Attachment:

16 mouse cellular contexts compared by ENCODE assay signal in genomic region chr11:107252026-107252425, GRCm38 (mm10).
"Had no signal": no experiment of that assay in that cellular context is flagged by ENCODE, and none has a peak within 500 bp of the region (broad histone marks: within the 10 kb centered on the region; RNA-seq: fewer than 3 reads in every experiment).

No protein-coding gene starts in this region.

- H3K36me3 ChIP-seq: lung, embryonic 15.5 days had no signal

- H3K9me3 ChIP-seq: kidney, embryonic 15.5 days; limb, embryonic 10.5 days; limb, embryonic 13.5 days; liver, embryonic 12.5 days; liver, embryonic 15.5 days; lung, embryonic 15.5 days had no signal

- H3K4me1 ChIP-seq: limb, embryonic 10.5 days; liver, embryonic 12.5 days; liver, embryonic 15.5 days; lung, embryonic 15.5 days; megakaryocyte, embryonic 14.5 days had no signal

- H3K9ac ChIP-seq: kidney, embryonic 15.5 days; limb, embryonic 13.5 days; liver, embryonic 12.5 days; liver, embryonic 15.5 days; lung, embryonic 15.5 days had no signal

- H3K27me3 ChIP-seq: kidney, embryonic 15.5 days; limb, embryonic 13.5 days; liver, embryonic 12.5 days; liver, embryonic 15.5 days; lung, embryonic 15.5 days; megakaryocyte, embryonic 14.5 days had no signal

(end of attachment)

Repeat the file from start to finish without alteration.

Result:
16 mouse cellular contexts compared by ENCODE assay signal in genomic region chr11:107252026-107252425, GRCm38 (mm10).
"Had no signal": no experiment of that assay in that cellular context is flagged by ENCODE, and none has a peak within 500 bp of the region (broad histone marks: within the 10 kb centered on the region; RNA-seq: fewer than 3 reads in every experiment).

No protein-coding gene starts in this region.

- H3K36me3 ChIP-seq: lung, embryonic 15.5 days had no signal

- H3K9me3 ChIP-seq: kidney, embryonic 15.5 days; limb, embryonic 10.5 days; limb, embryonic 13.5 days; liver, embryonic 12.5 days; liver, embryonic 15.5 days; lung, embryonic 15.5 days had no signal

- H3K4me1 ChIP-seq: limb, embryonic 10.5 days; liver, embryonic 12.5 days; liver, embryonic 15.5 days; lung, embryonic 15.5 days; megakaryocyte, embryonic 14.5 days had no signal

- H3K9ac ChIP-seq: kidney, embryonic 15.5 days; limb, embryonic 13.5 days; liver, embryonic 12.5 days; liver, embryonic 15.5 days; lung, embryonic 15.5 days had no signal

- H3K27me3 ChIP-seq: kidney, embryonic 15.5 days; limb, embryonic 13.5 days; liver, embryonic 12.5 days; liver, embryonic 15.5 days; lung, embryonic 15.5 days; megakaryocyte, embryonic 14.5 days had no signal